The Many Lives of a Florentine Palazzo

Reviews

Legal support for Creatives, Artists, and Innovators.

Reviews

 

Literary Review, April 2019  “The façade of the Palazzo Rucellai in Florence is a hidden Renaissance gem. Embedded in a maze of small streets, it’s hard to get a proper perspective; those who make the effort usually know their architectural history…In essence, the story of the palace is the story of the Renaissance. So imagine her excitement when the young American art historian Allison Levy, on a year away from the academic hamster wheel, managed to rent a tiny apartment behind the palazzo’s closed doors. House of Secrets is the fruit of her academic gap year. She’s keen to stress the originality of her approach. Citing ‘the performativity of architecture’, she views ‘the built structure as a sentient being with a soul … a living and breathing character … it bleeds … it blushes and weeps; it shudders at the idea of anyone passing through its portal’. This ‘character driven historical narrative of the Palazzo Rucellai’ is, she tells us, ‘the first of its kind’, with herself as a player in the story, adding her own layer of history to the palimpsest beneath…Most of the heirlooms belonging to families like the Rucellai have long gone, but America’s admiration of and commitment to Florence has continued unstinting. Without the armies of brilliant scholars from America, Renaissance history would be so much poorer.”Sarah Dunant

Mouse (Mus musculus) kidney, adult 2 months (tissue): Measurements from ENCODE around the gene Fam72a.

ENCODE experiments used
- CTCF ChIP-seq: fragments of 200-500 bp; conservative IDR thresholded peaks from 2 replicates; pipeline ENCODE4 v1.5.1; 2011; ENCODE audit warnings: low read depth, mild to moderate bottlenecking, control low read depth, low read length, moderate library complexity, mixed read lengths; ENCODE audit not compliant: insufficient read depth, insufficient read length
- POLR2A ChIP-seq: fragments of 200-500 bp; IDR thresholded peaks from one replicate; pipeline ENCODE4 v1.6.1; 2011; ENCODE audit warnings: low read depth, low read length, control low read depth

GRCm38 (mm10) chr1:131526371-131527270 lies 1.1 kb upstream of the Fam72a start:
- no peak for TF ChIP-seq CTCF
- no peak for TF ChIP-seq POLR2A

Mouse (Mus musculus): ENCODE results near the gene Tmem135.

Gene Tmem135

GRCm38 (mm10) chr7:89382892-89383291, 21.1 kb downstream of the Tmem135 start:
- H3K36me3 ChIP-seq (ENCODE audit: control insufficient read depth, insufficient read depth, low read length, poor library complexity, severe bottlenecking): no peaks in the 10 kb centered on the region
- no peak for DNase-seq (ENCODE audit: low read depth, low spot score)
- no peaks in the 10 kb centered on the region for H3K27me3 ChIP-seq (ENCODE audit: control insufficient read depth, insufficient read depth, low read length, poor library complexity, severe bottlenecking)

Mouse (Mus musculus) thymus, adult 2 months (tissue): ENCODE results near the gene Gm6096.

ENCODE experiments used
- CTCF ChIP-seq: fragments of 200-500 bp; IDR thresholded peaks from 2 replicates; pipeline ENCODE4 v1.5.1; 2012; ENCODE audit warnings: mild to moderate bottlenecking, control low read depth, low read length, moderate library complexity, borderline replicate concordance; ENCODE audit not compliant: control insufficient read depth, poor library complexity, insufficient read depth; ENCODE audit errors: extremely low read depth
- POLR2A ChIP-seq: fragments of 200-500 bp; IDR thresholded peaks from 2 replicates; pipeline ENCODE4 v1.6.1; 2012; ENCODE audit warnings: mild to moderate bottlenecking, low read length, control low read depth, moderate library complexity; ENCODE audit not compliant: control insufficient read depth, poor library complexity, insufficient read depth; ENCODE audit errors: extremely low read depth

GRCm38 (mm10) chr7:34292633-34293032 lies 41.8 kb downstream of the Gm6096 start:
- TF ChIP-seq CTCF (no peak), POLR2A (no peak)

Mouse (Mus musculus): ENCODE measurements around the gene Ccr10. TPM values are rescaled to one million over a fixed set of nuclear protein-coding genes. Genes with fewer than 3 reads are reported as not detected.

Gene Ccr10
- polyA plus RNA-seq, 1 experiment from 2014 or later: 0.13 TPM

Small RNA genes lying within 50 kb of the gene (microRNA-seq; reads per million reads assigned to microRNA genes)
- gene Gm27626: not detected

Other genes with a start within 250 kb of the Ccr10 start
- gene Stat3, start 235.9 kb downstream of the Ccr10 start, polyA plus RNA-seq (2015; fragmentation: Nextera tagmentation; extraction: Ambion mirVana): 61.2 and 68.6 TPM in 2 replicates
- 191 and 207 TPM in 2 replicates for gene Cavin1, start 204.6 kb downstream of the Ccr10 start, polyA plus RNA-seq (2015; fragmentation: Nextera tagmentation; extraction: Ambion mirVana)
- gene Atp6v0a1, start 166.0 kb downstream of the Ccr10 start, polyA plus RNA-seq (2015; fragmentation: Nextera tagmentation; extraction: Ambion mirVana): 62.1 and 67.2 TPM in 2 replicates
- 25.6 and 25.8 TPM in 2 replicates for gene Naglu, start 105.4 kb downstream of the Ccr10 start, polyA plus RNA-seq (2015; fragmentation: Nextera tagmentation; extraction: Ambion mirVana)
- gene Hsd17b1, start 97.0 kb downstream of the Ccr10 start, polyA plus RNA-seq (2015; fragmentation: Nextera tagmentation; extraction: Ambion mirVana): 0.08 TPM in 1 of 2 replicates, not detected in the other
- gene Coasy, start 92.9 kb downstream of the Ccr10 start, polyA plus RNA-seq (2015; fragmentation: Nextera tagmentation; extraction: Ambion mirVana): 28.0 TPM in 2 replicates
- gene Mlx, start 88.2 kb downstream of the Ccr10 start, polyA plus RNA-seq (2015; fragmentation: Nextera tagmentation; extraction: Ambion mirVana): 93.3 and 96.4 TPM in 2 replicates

Wisconsin Bookwatch, March 2019, Reviewer’s Choice. “A unique and riveting read from cover to cover, House of Secretsis a deftly written extraordinary story that will prove to be an immediate and enduringly popular addition to community library collections. This is the kind of extended yet personally resonating history that will linger in the mind and memory of the reader long after the book itself has been finished and set back upon the shelf.”